You may have noticed that we have not posted but about 3 times in the past– well, almost three years. The sad reason for this falling-down-on-the-job is that my sister – my fellow founder, long-time business partner, and the primary researcher and first draft writer of this blog (started in 2009!), Leigh Anne, has early onset dementia. She can no longer work.
The absence of blog posts is evidence enough of my (Patty’s, that is. The two sisters are Leigh Anne and Patty. Leigh is the red head in the photo. I am the other one.) difficulty in accepting this reality. Leigh Anne was thoroughgoingly passionate about researching and investigating the safety and environmental issues of textile production and use. Continuing both the company and the blog is the best way to honor her. I have numerous blogs ready to go – even though, again sadly, most of Leigh’s blogs are still relevant as too little progress has occurred in fabric production.
As Leigh used to say, fabric gets no respect !
And, boy, should it.
Because fabric production requires gargantuan amounts of energy, chemicals, and water.
Simply through your fabric choices, you can improve climate change, toxicity pollution, and water pollution – and EASILY! You do not have to park your car and get on a bike.
Both Leigh and I have/had a tendency to report too many facts in an academic atmosphere. We don’t summarize well. I’ll be attempting to do that (summarizing) in the near future, so busy people don’t have to read through paragraphs and paragraphs of supporting evidence in order to get to the takeaway. (But we will direct you to the sources and evidence to support the facts we report). Please stay subscribed and let your friends know!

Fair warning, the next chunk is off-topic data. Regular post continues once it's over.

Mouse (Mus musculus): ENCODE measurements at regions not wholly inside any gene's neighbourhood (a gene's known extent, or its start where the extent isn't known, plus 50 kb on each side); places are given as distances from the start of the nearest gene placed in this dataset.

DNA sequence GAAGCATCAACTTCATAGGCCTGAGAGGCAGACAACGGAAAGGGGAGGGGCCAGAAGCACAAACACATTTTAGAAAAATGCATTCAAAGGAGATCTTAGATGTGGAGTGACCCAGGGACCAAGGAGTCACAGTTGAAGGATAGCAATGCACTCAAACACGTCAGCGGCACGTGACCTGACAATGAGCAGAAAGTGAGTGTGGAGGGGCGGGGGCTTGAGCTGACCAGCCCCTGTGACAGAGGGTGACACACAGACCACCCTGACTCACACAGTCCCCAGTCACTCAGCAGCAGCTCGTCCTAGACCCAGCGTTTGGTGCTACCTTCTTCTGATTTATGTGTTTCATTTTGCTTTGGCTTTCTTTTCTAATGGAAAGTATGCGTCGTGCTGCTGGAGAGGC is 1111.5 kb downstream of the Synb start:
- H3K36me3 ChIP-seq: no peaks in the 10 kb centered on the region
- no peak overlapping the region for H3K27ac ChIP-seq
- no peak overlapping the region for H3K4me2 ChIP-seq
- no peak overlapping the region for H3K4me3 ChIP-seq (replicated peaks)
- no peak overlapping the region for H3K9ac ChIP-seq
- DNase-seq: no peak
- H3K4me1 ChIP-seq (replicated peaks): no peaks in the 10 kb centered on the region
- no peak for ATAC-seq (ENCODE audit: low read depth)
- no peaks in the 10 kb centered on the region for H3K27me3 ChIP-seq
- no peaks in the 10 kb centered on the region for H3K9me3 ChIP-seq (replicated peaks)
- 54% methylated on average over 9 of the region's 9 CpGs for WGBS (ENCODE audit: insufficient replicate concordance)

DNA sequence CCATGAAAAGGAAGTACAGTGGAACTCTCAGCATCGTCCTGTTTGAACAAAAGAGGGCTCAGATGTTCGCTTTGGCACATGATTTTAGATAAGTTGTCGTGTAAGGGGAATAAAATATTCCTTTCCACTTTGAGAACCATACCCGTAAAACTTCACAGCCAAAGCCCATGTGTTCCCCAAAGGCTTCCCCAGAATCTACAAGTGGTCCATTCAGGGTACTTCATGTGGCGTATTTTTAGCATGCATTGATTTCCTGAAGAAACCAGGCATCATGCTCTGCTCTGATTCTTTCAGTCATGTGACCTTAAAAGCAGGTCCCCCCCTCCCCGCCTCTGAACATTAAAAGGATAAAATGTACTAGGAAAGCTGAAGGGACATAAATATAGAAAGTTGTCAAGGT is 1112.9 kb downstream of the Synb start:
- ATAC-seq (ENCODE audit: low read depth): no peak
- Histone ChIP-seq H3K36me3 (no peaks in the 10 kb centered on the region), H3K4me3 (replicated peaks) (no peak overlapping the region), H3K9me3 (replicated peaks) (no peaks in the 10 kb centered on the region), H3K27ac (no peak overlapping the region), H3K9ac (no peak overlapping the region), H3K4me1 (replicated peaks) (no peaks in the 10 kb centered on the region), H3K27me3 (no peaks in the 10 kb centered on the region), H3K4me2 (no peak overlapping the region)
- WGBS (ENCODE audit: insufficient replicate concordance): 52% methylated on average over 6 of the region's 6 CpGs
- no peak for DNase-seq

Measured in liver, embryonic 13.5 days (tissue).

Leigh Anne and I used to disagree vigorously about many issues. Our husbands were always amazed about how we fought and fought but retained zero ill will, even in the same day. But one thing we agreed on: Reveal your black eyes. Be so honest that people trust you. We felt fine about revealing ridiculous mistakes to customers, investors etc., assuming they would know that we would learn from mistakes. Give people the information that we would expect (that is, everything). Do not interpret without supporting evidence. Have and reveal sources. State the truth or the truth in process (studies). Minimize opinion. Minimize marketing hype. Don’t have a strategy other than the truth and facts – above a product of value fit for its intended purpose, of course. Among our first three initial tag lines was “Ask for the data.” “Indulgent but responsible” and “Organic but Opulent” were the others. (We have only recently gone opulent! Thank you, John Koval).